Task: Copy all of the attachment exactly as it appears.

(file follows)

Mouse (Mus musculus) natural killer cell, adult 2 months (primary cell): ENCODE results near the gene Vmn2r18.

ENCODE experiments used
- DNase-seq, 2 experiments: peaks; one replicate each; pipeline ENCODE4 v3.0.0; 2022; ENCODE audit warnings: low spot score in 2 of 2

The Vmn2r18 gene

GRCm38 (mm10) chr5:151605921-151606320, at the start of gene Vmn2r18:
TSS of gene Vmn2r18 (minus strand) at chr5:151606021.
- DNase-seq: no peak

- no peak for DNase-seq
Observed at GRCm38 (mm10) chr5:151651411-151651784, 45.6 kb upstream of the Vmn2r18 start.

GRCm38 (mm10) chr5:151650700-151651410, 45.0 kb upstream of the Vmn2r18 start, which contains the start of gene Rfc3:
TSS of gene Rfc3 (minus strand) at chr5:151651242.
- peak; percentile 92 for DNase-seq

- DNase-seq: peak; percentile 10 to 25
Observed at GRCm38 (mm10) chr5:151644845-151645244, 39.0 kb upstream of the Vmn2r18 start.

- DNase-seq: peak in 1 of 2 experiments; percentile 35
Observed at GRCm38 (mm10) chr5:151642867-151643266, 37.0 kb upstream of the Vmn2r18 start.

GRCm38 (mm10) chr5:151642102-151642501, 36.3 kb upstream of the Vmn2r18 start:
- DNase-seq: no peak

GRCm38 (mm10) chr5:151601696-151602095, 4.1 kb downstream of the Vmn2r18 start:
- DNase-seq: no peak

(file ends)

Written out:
Mouse (Mus musculus) natural killer cell, adult 2 months (primary cell): ENCODE results near the gene Vmn2r18.

ENCODE experiments used
- DNase-seq, 2 experiments: peaks; one replicate each; pipeline ENCODE4 v3.0.0; 2022; ENCODE audit warnings: low spot score in 2 of 2

The Vmn2r18 gene

GRCm38 (mm10) chr5:151605921-151606320, at the start of gene Vmn2r18:
TSS of gene Vmn2r18 (minus strand) at chr5:151606021.
- DNase-seq: no peak

- no peak for DNase-seq
Observed at GRCm38 (mm10) chr5:151651411-151651784, 45.6 kb upstream of the Vmn2r18 start.

GRCm38 (mm10) chr5:151650700-151651410, 45.0 kb upstream of the Vmn2r18 start, which contains the start of gene Rfc3:
TSS of gene Rfc3 (minus strand) at chr5:151651242.
- peak; percentile 92 for DNase-seq

- DNase-seq: peak; percentile 10 to 25
Observed at GRCm38 (mm10) chr5:151644845-151645244, 39.0 kb upstream of the Vmn2r18 start.

- DNase-seq: peak in 1 of 2 experiments; percentile 35
Observed at GRCm38 (mm10) chr5:151642867-151643266, 37.0 kb upstream of the Vmn2r18 start.

GRCm38 (mm10) chr5:151642102-151642501, 36.3 kb upstream of the Vmn2r18 start:
- DNase-seq: no peak

GRCm38 (mm10) chr5:151601696-151602095, 4.1 kb downstream of the Vmn2r18 start:
- DNase-seq: no peak